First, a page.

“It is always a treat to welcome a new book about Barbara Pym, especially one that is written so well: free of what Henry James referred to as the 'shackles of theory,' aimed at the general literate reader, and above all, delivered passionately in the author’s own voice. A generous helping of extracts from Pym’s notebooks and commonplace book, heretofore unpublished, along with new insights into the early years of the developing writer, offer a fresh perspective from which Prof. Stockard explores 'change' as an important developing theme. The Making of Barbara Pym: Oxford, the War Years, and Post-War Austerity is a fine book on many levels.”
--Dale Salwak, Professor of English, Citrus College, USA and editor of The Life and Work of Barbara Pym
The Making of Barbara Pym
offers new insights into Pym’s formative years as a writer, during which she honed a complex view of the necessity of change on individual and cultural levels. Supported by newly published archival material, this comprehensive study of Pym’s early work explores her personal and fictional pre-war and wartime writing, including unpublished and posthumously published works, before looking closely at Some Tame Gazelle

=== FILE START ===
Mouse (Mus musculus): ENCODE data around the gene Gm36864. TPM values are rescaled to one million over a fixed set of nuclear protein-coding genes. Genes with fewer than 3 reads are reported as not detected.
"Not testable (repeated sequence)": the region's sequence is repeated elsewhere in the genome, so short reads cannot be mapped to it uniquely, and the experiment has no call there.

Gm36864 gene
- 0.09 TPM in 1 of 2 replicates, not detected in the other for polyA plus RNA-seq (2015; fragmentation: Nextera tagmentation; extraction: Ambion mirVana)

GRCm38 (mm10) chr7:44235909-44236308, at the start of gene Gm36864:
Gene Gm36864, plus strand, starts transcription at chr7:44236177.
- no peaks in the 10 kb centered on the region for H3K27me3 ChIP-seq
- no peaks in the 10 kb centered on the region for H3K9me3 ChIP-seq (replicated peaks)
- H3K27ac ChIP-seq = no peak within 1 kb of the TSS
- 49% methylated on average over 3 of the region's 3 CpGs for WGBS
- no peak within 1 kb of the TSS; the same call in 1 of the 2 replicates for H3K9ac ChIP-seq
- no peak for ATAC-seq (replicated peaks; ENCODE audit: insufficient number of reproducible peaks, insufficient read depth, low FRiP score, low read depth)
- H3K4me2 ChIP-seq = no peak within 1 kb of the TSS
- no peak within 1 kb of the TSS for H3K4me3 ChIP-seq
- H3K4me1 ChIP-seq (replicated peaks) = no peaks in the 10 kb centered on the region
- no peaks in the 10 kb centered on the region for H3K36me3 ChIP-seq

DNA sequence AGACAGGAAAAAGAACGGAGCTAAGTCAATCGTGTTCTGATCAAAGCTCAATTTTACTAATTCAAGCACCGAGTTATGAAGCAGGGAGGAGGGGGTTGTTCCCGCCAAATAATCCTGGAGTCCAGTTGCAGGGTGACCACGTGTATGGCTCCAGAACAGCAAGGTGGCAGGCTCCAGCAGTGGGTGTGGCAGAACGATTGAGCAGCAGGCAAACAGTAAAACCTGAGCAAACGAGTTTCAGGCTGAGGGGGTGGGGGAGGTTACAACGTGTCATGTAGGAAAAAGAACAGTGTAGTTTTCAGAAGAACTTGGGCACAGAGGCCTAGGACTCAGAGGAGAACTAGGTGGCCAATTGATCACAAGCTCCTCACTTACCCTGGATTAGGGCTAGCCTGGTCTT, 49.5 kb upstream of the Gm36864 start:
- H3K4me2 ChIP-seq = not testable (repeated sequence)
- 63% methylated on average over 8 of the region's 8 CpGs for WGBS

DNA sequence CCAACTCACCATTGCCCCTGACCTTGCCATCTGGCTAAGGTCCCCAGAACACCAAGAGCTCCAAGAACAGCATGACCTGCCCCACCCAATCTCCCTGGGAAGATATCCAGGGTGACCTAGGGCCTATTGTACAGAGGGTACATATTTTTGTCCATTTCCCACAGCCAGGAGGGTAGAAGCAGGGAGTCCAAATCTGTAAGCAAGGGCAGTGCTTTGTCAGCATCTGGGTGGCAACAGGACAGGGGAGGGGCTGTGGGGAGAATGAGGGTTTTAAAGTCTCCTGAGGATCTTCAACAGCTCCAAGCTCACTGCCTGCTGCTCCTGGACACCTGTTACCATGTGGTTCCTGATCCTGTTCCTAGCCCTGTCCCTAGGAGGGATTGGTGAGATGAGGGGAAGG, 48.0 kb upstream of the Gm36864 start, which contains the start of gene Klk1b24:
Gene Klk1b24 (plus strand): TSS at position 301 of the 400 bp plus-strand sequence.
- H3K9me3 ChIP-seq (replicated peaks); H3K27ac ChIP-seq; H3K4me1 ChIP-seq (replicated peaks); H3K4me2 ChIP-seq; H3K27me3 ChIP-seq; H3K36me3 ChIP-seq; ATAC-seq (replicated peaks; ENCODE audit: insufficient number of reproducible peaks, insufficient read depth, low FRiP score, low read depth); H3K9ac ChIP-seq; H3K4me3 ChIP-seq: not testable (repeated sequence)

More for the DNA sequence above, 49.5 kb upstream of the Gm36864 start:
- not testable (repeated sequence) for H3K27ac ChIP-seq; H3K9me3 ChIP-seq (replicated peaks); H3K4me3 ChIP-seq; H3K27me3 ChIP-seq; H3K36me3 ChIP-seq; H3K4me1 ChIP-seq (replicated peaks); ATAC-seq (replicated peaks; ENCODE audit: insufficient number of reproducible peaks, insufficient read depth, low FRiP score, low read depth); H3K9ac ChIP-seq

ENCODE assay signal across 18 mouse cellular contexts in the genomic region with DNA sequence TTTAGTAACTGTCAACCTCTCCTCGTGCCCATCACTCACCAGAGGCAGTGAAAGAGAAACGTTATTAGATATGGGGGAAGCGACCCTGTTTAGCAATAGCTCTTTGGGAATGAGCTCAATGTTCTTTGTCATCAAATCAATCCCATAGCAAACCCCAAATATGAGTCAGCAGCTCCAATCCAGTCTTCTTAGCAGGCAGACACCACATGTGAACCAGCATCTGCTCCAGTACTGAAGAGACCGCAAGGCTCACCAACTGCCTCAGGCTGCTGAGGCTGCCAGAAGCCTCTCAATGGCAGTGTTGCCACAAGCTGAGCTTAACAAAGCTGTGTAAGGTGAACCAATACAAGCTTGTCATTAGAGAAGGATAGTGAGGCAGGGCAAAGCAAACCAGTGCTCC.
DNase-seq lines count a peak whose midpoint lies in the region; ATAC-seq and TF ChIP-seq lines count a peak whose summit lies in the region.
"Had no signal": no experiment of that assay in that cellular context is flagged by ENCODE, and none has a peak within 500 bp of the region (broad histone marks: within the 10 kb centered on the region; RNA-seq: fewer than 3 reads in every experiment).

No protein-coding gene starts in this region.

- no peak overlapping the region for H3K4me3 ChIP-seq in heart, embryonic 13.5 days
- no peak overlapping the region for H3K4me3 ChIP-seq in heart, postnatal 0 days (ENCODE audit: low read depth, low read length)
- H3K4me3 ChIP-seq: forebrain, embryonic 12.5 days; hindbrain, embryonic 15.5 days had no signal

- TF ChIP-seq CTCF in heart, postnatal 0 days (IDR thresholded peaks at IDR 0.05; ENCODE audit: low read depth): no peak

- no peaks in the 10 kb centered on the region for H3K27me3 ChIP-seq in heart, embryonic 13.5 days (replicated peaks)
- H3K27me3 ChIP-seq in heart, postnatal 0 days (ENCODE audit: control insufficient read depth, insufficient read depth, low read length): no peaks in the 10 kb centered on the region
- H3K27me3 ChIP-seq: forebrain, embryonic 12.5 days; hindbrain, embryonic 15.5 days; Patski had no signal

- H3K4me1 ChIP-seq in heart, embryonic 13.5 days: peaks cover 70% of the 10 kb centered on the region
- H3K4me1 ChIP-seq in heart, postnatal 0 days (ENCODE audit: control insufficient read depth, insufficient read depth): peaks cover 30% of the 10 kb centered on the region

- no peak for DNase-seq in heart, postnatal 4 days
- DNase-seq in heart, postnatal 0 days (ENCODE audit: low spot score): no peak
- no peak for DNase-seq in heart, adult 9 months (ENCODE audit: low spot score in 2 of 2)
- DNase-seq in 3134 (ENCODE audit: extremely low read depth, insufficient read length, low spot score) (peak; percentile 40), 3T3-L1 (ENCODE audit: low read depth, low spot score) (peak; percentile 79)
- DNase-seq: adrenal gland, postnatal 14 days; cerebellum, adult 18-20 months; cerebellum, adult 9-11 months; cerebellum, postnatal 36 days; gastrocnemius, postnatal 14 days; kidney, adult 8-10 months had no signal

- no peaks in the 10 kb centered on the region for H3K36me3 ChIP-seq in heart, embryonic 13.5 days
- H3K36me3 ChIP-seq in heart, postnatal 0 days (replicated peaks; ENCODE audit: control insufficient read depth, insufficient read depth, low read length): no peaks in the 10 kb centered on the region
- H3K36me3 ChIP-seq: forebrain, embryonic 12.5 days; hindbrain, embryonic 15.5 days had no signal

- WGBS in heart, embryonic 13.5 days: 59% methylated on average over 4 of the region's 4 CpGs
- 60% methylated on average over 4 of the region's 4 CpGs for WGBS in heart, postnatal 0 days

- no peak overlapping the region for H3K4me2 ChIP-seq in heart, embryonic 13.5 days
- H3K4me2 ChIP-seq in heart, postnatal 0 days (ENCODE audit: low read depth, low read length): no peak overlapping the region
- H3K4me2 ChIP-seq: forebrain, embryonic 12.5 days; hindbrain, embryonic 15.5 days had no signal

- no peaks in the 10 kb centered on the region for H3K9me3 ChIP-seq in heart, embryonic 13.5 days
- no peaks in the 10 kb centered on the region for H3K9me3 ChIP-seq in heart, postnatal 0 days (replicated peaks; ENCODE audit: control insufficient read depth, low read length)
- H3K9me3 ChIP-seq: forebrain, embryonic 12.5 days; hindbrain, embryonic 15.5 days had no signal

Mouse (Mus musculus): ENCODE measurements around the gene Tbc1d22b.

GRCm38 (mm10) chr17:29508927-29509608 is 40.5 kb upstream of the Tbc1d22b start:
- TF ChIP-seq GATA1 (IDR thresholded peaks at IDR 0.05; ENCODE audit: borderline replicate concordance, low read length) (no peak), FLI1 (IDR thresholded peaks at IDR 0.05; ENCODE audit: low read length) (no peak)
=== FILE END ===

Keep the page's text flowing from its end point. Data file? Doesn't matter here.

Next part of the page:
and Excellent Women
, published during Britain’s post-war austerity period. Of central importance is a new recognition of Pym’s use of social roles, particularly those of women, as proper avenues for change. The book traces how Pym came to devise characters whose individual development can be seen as analogous to or representative of larger cultural movements. Pym uses the spinster figure to embody the forward-looking cultural perspectives that she endorsed and then, finally, in Jane and Prudence
, to figure the end of Britain’s austerity period.
Emily Stockard is Associate Professor of English at Florida Atlantic University, USA. A graduate of the University of North Carolina-Chapel Hill, she has taught classes in British literature, from Chaucer to the 18th century. She has published on 16th and 17th-century poetry and drama and, most recently, on Denton Welch and Barbara Pym.